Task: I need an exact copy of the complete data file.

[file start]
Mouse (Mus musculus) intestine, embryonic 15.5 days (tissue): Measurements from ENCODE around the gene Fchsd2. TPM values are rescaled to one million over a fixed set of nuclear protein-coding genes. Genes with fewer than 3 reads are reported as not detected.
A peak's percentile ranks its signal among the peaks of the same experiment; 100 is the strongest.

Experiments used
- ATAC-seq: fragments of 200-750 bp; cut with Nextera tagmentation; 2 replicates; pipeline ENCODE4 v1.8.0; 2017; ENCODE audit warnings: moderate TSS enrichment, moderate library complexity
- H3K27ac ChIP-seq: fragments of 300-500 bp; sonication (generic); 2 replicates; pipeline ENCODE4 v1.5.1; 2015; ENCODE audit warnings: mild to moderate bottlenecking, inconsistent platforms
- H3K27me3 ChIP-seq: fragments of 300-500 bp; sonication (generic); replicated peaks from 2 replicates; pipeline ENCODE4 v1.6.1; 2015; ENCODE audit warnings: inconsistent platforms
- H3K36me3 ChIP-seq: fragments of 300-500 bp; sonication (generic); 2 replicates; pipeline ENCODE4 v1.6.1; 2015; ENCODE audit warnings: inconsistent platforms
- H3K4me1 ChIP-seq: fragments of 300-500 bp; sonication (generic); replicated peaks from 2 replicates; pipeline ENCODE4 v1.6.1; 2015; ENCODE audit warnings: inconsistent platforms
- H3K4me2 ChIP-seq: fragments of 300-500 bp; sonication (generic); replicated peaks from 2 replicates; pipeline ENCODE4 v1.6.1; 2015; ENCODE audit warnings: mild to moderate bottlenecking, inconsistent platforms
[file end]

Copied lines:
Mouse (Mus musculus) intestine, embryonic 15.5 days (tissue): Measurements from ENCODE around the gene Fchsd2. TPM values are rescaled to one million over a fixed set of nuclear protein-coding genes. Genes with fewer than 3 reads are reported as not detected.
A peak's percentile ranks its signal among the peaks of the same experiment; 100 is the strongest.

Experiments used
- ATAC-seq: fragments of 200-750 bp; cut with Nextera tagmentation; 2 replicates; pipeline ENCODE4 v1.8.0; 2017; ENCODE audit warnings: moderate TSS enrichment, moderate library complexity
- H3K27ac ChIP-seq: fragments of 300-500 bp; sonication (generic); 2 replicates; pipeline ENCODE4 v1.5.1; 2015; ENCODE audit warnings: mild to moderate bottlenecking, inconsistent platforms
- H3K27me3 ChIP-seq: fragments of 300-500 bp; sonication (generic); replicated peaks from 2 replicates; pipeline ENCODE4 v1.6.1; 2015; ENCODE audit warnings: inconsistent platforms
- H3K36me3 ChIP-seq: fragments of 300-500 bp; sonication (generic); 2 replicates; pipeline ENCODE4 v1.6.1; 2015; ENCODE audit warnings: inconsistent platforms
- H3K4me1 ChIP-seq: fragments of 300-500 bp; sonication (generic); replicated peaks from 2 replicates; pipeline ENCODE4 v1.6.1; 2015; ENCODE audit warnings: inconsistent platforms
- H3K4me2 ChIP-seq: fragments of 300-500 bp; sonication (generic); replicated peaks from 2 replicates; pipeline ENCODE4 v1.6.1; 2015; ENCODE audit warnings: mild to moderate bottlenecking, inconsistent platforms